By: Steve Carr
See the boy sitting in the pew across the aisle? He’s no older than six. Being dressed in a black suit that is two sizes too large for his small frame does nothing to quell his energy. Watch as unable to touch the floor with his shiny black shoes, he swings his feet back forth with abandon, often tapping the back of the pew in front of him. The frequent annoyed glances of the woman sitting in front of him who is feeling the minor vibrations of his kicking doesn’t deter him, nor does the hushed admonishments from his mother, Ruth, who sits next to him. The woman is Mrs. Jeffries, the wife of his grandfather’s long term attorney.
The boy has shaggy blonde hair that falls over his eyes and ears, left uncut and uncombed because the boy wouldn’t allow it to be touched. He looks exactly like the pictures of his grandfather when he was that age. The boy has taken off his thin black tie and tied it around his bicep, not as a symbol of mourning, but as a super hero costume piece, as another way to aggravate his mother who has given up trying to take it off of him. He has torn a page from a hymnal and fashioned a pea shooter and paper wads from it. See him scan the pews around him, searching for potential victims.
Smell the scents of lilies, carnations and orchids that have cooked in the stifling heat of the church that have formed a noxious stew that hangs in the still air. Brass vases on stands holding bouquets line the walls and flower arrangements have been laid across the elevated platform at the front of the church, just behind where the casket rests on sawhorse-like legs. The lid of the casket is raised and the pale blue silk lining shimmers in the multicolored light flowing in through the stained glass windows. The head of the boy’s grandfather is raised and can be seen resting on a silk pillow. His hands are crossed on his chest.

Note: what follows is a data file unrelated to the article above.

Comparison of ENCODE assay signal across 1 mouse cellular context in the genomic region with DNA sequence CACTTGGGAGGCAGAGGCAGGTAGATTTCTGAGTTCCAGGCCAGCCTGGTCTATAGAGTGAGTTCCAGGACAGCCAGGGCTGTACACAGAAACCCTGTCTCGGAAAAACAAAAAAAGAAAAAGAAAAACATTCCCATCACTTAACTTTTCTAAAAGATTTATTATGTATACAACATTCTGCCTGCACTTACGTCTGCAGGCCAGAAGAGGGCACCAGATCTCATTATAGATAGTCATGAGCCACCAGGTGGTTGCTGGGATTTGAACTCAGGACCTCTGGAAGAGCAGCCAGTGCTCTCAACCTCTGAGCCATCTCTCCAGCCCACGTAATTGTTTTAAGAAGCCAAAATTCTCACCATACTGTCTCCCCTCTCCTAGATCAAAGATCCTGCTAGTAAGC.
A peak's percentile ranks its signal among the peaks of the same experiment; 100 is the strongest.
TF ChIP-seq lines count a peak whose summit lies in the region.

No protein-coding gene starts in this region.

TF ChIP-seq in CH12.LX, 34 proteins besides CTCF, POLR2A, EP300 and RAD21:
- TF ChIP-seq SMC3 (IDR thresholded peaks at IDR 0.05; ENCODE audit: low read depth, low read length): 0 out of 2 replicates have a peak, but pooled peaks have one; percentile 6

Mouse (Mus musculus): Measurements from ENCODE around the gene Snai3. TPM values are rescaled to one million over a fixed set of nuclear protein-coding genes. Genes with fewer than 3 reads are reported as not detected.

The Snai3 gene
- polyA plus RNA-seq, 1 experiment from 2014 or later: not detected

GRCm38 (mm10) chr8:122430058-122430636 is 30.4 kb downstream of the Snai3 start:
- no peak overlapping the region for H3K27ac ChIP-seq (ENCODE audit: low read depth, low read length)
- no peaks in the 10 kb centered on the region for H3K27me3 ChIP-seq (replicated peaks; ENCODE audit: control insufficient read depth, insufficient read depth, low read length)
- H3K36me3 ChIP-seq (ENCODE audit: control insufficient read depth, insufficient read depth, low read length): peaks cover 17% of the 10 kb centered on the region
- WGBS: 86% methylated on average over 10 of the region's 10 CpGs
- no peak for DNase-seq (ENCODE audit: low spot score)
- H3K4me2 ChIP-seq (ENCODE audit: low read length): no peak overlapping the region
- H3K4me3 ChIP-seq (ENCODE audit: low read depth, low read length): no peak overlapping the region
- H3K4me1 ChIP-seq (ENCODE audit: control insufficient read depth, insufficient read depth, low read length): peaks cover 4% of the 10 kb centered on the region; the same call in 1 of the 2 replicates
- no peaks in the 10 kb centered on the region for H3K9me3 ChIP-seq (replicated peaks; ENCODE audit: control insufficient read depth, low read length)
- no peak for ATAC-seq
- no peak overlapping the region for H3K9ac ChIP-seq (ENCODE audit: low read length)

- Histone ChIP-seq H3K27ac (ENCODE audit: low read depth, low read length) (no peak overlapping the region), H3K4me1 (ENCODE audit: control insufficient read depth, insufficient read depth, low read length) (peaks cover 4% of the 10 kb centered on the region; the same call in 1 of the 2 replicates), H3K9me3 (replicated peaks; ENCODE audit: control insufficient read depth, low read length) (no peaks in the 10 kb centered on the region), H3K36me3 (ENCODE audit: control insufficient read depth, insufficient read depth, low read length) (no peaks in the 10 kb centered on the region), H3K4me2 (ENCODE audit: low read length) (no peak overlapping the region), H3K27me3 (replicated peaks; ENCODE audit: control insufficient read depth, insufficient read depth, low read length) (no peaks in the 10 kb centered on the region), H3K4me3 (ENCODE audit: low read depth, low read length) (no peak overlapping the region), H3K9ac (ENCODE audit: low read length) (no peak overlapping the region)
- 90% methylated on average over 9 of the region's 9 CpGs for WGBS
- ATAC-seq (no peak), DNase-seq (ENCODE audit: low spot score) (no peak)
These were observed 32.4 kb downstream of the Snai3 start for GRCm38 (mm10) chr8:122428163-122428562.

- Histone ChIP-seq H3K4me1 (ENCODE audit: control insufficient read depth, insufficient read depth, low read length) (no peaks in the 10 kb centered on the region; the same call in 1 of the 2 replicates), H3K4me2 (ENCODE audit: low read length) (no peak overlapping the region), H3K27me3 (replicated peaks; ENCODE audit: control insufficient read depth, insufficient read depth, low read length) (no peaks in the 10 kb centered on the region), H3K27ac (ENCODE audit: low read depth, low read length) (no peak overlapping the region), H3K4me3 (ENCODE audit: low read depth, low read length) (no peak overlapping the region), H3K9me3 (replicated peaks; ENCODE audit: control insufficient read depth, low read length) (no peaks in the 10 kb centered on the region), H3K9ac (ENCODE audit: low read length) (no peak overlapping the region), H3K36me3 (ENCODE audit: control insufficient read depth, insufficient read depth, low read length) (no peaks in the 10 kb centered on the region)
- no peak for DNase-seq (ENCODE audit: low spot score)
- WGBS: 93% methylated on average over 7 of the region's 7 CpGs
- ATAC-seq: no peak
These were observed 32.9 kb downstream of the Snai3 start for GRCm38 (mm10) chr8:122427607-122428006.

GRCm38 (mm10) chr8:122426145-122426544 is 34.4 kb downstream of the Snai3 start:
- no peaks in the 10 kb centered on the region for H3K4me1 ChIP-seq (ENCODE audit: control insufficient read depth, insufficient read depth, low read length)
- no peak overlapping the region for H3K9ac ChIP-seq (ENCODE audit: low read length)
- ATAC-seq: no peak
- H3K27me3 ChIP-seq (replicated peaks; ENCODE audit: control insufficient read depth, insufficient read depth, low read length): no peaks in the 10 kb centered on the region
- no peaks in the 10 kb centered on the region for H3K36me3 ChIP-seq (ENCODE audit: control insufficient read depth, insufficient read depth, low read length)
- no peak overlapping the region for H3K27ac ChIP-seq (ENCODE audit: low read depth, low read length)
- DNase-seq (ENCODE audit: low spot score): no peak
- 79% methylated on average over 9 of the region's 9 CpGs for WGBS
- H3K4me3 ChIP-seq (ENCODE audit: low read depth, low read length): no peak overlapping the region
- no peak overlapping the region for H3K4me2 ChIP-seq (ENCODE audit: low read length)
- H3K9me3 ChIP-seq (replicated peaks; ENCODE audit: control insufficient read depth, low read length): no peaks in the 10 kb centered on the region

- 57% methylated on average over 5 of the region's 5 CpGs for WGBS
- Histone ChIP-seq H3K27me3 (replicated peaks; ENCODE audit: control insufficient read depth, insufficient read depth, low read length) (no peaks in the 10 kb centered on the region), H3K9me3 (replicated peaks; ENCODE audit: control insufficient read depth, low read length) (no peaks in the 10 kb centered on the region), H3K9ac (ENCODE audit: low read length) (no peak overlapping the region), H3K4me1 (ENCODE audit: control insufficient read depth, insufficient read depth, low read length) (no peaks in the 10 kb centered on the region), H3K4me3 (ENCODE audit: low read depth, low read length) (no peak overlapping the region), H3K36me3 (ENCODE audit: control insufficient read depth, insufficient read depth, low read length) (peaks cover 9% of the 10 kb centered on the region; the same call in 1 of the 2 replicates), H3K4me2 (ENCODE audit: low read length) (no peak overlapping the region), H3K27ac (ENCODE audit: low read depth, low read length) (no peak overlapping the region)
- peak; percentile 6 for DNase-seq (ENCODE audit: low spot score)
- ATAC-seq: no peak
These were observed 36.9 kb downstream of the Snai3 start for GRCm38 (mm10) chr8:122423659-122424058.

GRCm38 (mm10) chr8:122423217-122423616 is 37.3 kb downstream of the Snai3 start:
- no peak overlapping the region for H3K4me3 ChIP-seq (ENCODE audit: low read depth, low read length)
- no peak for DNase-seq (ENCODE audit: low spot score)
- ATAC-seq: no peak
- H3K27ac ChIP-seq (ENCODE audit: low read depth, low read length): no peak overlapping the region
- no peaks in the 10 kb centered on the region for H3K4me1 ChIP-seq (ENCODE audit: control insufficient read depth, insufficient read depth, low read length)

Hear the organist and two violinists positioned in a corner at the front of the church as they softly play Bach’s “Air on a G String.” Look at how the mourners who have come to say their final farewells to the boy’s grandfather keep their eyes fixed on the podium, awaiting the minister, and try to avoid looking at the open coffin. Everyone is dressed in black. Most of the women are wearing pillbox style hats with black netting that hangs down over their eyes. They fan their faces with paper fans given to them at the church entrance by ushers, with apologies for the broken air conditioning system. Listen to the sounds of stifled coughs and gentle crying.
See the boy find his target, raise the pea shooter, and shoot a paper wad at Mrs. Truex, the nurse who cared for his grandfather during the last six months of his life. Hear Mrs. Truex’s yelp of surprise. Watch as she turns and locks eyes with the boy, wags her finger at him, and then turns back to face the front of the church. Look at how the boy protests as his mother takes his pea shooter away from him. He kicks the pew in front of him.
Mrs. Jeffries turns. See her glare at him and say loudly, “Shush.”